Shavuot – The Book of Ruth + The Story of Jane

Why do we read the book of Ruth on Shavuot?

1. The book of Ruth centers on the personality of, what do you know, Ruth. She in turn was the ancestor of King David, who passed away on Shavuot1(and according to some he was also born on this day).

2. Ruth was a convert to Judaism, willingly entering a covenant with G-d through the acceptance of His Torah. On Shavuot, the Jewish people en masse entered this covenant with G-d by willingly accepting His Torah. The connection between Shavuot and conversion is not just homiletic; the conversion steps taken by Ruth, as well as by prospective converts until this very day, are akin, and derived from, the steps the Jewish people took at Sinai in the process of receiving the Torah.

3. The Numerical Value of Ruth is 606. On Shavuot the Jewish people received 606 new commandments in addition to the 7 that were already commanded to Adam and Noah, reaching a total of 613.2

4. Shavuot is also known as Chag Hakatzir – The Harvest Festival.3 The Book of Ruth gives us a picture of the harvest, and how the poor were treated in the harvest season with sympathy and love.

The Story of Jane on Shavuot

……. “When my Father was a young child, he lived in Cabbagetown in Toronto.  His family (Irish Catholic) was extremely poor, and always hungry.  Kids living in the area during the 20’s, grew up rapidly.  Dad was the eldest, and at 6 years old, he took it upon himself to try and feed the family, along with gathering wood, to help keep them warm.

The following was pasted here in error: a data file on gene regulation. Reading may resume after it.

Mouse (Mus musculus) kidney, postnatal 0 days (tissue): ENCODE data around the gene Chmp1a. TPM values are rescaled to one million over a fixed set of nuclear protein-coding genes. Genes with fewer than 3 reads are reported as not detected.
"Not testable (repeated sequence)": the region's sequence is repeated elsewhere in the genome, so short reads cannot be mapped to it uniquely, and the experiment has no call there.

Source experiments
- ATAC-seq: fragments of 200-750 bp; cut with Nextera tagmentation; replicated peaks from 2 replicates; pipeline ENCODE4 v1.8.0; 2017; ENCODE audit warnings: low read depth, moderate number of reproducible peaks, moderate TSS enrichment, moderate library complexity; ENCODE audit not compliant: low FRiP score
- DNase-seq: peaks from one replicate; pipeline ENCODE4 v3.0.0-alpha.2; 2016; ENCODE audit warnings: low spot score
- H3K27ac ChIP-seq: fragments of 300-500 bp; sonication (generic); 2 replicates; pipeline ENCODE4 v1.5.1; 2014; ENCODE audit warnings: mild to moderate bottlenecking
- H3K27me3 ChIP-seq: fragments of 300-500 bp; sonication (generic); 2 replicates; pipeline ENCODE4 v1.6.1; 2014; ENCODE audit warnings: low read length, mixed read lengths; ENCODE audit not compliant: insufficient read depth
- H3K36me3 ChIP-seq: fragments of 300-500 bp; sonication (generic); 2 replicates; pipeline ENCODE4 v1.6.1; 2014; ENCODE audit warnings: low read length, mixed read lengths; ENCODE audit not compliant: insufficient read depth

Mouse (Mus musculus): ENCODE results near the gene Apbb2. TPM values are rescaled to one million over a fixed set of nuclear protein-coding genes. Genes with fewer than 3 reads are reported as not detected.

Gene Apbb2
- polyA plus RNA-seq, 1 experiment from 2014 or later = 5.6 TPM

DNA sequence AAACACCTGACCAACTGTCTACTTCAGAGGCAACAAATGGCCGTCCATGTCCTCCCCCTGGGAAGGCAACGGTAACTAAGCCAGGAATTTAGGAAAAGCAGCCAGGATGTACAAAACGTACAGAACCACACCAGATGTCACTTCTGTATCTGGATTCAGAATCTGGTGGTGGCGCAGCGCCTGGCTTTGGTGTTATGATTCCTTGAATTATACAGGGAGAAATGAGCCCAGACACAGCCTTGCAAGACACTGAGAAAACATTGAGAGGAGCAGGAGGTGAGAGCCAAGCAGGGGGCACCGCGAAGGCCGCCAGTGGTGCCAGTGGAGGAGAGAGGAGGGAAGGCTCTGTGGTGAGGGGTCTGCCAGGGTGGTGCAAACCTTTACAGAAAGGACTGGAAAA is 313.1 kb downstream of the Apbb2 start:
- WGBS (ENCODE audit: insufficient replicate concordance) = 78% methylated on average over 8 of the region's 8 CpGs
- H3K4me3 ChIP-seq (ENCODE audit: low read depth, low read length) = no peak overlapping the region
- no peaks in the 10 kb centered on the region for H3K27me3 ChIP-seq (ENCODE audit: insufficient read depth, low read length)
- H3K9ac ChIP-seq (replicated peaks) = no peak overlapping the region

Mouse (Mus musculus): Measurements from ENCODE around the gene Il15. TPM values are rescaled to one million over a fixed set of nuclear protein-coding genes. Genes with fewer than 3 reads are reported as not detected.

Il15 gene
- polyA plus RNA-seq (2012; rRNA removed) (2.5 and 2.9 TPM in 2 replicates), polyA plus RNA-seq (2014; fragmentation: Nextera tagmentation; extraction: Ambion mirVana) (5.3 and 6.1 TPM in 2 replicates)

Dad would take his wagon to the nearby St. Lawrence Market, so he could steal food.  He would knock food off the stalls to the ground, gather it up, hide it under a rag in his wagon, and sneak out of the market.  On one of those occasions, a Jewish family that owned a stall caught him stealing.  Instead of just getting mad at Dad, they took him under their wing and gave him little jobs such as sweeping, stocking shelves, etc.  They “employed” him on a regular basis, in exchange for food, for many years.  My Father remained close friends with the family, until he died at 55.

My Father had a lot of friends in the Jewish community – including Orthodox.  It was the norm for Jews to be in my family home, and the majority of my Sundays were spent at Kensington Market, where Dad was well known, and liked by the various Jewish shopkeepers.  We spent hours there while he had coffee, and discussed world affairs with the shop owners, when they weren’t serving customers.  I had heavy exposure to the Jewish community in my formative years, right into adulthood.